Let’s make a canon! And let’s fill it with queer art, or queer-ish art, or art that has no idea how queer it is. Queer art is often secret art: black-market, whispered-about, read-between-the-lines art. And since secret art can be hard to find, let’s shine a light on a few of our favourite things so all our friends can see them.
We’ll call it a canon, because it sounds Weighty and Important and Serious, but we also won’t be too serious about it. We won’t make The Canon, just a canon. Each month, we’ll chat with a different queer-about-town and ask them to submit something to the canon. And they’ll tell us what that book or play or movie or TV episode or sculpture or poem or dance piece or opera or photograph or painting or performance art piece or anything else means to them and why they think it deserves a spot in our illustrious canon.
So, tell me about these fabulous photos!
David LaChapelle is this photographer who’s known for these really outrageous, really vivid colour stories; lots of people of colour; trans women. So, when I was a closeted teen, I would get Details Magazine. It was like a men’s magazine in the era of Maxim and FHM and whatever…
Yeah, I remember seeing it on the stands.
It was kind of a sexy men’s magazine blended with a fashion magazine. And he did a lot of the covers and a lot of the celebrity photos for Details. And that’s where I was introduced to him, because I was buying these magazines, so I became obsessed with these when I was a teenager. This is the first image: Alek Wek, who was one of the first, famous black supermodels. This photo’s called “My House,” and it’s taking something very mundane, but using fuscia, using people of colour and tying them together with the colour on the house. Here’s one of Alan Cumming naked in heels with a violin covering his dick…
I love it! He looks really hot.
It’s a combination of being really high art, really queer, but kind of with a pornographic element to it. So, as a teenager who was already really into pop culture and into celebrity… There’s Alexander McQueen in a dress setting a castle on fire. And a lot of this kinda stuff was for Details. So, he would do the cover and then do an editorial shoot, and the colour stories are always so outrageous. Amanda Lepore snorting lines of diamonds…
It’s all very nuanced and very smart.
There’s a lot of visual jokes.
Here’s Eminem. This one was on Details’ cover.
Cause it’s so hot! When I was a teenager—I had always hated Eminem, but to see him in this very homoerotic… Like, you can tell a gay person did this to Eminem, you know?
He really objectifies bodies, but in unconventional ways. He’s making them into strange and beautiful sculptures. They seem almost plastic.
Yeah, and it’s always high-contrast, completely polished and it’s this heightened version of reality.
It’s so staged that they almost don’t actually look naked.
And if you want me to pick a specific one, there’s one that I’ll show you. There was something about this image as a kid… It’s Amanda Lepore. So, it’s a trans woman, pretty much in blackface, with a watermelon between her legs where her vagina may or may not be at this point, cause this was in… the book was published in 1999, and the photo was 1998. There was just something always about this image that blew my mind. It was always one of the ones that I would show people.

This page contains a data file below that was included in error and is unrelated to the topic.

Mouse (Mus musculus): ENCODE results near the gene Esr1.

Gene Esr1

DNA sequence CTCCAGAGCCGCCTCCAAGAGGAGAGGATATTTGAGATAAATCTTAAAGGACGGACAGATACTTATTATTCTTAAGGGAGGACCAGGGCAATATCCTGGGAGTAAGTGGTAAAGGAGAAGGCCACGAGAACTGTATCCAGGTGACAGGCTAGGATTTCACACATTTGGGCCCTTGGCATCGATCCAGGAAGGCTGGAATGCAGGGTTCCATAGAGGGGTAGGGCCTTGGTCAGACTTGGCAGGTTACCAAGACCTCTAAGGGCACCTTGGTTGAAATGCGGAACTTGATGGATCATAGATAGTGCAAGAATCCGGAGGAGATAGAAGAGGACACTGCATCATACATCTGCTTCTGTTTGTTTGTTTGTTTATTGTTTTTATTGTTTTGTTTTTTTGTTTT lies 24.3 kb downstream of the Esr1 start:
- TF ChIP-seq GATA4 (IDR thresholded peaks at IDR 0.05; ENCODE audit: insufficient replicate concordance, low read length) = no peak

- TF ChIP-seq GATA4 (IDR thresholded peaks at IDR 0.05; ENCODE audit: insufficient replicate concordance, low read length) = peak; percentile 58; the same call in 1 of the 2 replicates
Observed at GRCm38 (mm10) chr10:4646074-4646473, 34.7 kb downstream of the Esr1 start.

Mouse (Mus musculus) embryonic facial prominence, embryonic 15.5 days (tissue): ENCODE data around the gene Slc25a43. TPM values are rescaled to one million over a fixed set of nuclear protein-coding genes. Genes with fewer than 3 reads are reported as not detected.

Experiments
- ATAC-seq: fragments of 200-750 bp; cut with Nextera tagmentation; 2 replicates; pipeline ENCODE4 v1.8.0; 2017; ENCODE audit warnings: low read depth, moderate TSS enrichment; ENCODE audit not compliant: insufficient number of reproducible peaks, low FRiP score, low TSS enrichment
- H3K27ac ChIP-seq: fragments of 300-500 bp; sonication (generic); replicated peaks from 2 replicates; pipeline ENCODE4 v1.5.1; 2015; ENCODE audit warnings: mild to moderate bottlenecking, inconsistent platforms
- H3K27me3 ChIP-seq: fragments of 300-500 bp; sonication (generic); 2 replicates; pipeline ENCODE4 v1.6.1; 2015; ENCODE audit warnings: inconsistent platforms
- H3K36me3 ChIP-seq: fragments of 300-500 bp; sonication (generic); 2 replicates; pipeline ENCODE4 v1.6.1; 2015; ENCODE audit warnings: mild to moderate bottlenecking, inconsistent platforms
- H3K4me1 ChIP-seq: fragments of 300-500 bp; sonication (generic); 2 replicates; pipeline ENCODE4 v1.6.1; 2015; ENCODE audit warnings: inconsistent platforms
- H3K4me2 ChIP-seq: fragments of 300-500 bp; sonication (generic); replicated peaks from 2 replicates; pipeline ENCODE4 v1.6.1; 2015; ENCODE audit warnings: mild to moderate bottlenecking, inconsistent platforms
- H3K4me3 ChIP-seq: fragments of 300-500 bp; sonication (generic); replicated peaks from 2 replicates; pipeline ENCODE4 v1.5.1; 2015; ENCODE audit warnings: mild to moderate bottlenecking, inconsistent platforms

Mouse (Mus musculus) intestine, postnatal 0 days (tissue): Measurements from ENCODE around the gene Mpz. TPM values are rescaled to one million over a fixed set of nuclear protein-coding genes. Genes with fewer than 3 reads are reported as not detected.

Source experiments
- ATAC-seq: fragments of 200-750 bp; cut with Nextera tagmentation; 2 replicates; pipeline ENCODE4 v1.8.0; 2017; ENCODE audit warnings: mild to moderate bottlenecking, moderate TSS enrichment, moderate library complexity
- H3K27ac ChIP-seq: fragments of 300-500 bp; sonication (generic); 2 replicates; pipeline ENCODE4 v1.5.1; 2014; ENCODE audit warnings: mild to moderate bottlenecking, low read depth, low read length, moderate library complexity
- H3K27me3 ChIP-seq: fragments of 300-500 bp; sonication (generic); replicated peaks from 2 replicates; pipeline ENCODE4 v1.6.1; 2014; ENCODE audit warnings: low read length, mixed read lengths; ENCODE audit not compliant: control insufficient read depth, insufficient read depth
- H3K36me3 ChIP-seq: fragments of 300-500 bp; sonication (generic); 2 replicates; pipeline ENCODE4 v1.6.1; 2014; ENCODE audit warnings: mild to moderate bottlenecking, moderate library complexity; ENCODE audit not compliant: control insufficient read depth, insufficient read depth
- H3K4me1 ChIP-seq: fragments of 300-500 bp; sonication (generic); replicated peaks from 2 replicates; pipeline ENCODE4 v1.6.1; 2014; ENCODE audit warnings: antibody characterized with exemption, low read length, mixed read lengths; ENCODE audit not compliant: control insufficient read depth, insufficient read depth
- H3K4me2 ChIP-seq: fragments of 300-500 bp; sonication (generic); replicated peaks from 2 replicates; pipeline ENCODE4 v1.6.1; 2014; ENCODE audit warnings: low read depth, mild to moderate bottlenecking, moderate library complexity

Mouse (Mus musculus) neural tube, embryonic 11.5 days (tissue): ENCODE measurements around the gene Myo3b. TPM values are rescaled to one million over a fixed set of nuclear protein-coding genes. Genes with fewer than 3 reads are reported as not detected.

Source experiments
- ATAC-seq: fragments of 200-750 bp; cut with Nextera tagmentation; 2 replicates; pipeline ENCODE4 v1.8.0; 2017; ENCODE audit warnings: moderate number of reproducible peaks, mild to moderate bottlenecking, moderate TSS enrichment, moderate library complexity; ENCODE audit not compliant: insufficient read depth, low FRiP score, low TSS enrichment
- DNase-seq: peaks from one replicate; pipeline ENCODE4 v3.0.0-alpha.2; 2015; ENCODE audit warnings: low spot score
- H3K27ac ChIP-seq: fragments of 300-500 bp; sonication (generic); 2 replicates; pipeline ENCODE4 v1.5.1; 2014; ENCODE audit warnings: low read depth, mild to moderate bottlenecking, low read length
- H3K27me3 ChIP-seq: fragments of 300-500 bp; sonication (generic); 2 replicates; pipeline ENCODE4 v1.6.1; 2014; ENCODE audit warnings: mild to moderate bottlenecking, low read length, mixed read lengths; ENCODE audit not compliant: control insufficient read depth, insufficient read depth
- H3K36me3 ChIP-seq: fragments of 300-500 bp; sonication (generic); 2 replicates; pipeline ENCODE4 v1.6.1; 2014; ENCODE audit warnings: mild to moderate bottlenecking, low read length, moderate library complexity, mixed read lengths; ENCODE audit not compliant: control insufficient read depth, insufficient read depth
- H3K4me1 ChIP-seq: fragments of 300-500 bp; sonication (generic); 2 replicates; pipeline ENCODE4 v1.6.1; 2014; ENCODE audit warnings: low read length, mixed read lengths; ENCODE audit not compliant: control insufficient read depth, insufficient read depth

It’s a saucy, beautiful image, but I feel like it’s kind of about all of these things that everyone’s really afraid of. What are women? What are black people? What are trans people? What is women’s sexual agency? She’s meeting the male gaze right on and being like “take a bite!”
It’s very inviting. It’s like an ad, like an old-school ad for watermelon with a black woman being like “I love watermelon!” It’s very inviting, but it’s also strange and challenging, because it’s this trans woman.
So when did you get this book?
I was still in Fort McMurray, so probably seventeen, eighteen… And then I just brought it with me everywhere I moved since then. It’s always been something that has to come with me.
And how often do you return to it?
It’s more like if someone comes over who hasn’t seen it or someone notices it. I always have it out. I have a coffee table book on Oprah, and I have this book, and I have The Big Penis Book, have you seen that one?
So, that’s my stack of coffee table books.
So, what do you get from it? And how has that changed over time?
When I started looking at it, I was probably not even out, or if so, just. I don’t think I knew why I liked the images so much. And now, I can kind of dissect all the gender play that he does and the exploration of these hyper-feminine characters versus these hyper-masculine characters. And now that I do drag and that’s kind of what I explore and I like playing with, I can look at all these pieces again in a completely different light and be like “oh, these are so politically charged!” And even now, I’m not saying that I understand everything that he’s doing, but I think what’s changed now is my ability to kinda decipher a bit more of the intention behind it; the meaning behind all these wild images.
all photos by David LaChapelle